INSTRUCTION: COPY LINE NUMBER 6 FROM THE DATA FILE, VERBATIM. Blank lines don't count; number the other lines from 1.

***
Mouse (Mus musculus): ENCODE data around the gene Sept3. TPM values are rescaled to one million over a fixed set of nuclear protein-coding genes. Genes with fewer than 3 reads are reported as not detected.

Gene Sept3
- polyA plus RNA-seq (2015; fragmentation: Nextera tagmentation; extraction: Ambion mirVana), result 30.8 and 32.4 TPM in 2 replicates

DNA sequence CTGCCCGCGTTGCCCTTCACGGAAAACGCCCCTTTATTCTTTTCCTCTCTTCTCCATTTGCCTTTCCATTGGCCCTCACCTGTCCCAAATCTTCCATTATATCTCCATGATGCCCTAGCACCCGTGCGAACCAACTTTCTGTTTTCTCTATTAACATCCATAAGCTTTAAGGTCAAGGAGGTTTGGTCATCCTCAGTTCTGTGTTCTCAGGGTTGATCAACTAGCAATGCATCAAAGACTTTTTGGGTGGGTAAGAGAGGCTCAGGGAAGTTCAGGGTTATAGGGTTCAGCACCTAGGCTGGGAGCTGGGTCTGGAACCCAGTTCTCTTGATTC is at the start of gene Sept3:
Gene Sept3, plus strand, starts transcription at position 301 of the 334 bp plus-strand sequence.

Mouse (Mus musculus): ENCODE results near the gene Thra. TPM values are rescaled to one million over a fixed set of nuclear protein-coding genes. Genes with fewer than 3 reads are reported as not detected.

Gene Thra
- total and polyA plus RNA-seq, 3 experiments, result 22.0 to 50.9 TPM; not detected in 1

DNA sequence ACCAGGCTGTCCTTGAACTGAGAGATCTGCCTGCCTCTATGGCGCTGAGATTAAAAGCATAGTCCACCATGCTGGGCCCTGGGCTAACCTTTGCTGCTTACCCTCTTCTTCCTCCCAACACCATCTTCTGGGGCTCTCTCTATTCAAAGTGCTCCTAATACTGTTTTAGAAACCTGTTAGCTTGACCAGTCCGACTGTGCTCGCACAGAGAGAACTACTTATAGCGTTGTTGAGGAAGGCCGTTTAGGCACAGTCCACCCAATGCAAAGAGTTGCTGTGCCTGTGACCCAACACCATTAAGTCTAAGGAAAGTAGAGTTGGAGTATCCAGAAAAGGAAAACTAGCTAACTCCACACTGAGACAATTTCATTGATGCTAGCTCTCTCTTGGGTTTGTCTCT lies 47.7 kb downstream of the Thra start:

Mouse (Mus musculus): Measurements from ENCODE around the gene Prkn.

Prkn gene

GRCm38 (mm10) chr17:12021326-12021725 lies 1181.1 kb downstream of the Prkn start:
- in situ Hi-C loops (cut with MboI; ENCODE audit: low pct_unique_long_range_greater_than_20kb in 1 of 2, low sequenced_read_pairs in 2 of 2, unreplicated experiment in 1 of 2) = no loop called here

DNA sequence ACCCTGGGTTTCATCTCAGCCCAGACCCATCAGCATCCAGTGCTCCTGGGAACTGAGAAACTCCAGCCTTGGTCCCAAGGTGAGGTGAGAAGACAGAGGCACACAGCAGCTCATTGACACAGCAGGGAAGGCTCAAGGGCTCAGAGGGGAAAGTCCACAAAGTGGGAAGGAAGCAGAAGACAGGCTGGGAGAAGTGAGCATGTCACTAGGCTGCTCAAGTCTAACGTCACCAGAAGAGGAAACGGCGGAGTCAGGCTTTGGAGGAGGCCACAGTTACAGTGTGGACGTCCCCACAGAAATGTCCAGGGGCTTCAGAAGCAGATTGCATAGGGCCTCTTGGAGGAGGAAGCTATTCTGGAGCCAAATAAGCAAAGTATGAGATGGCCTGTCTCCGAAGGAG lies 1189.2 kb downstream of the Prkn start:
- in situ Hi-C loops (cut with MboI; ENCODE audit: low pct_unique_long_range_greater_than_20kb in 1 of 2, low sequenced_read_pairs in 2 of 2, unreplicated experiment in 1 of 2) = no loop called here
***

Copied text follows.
Mouse (Mus musculus): ENCODE results near the gene Thra. TPM values are rescaled to one million over a fixed set of nuclear protein-coding genes. Genes with fewer than 3 reads are reported as not detected.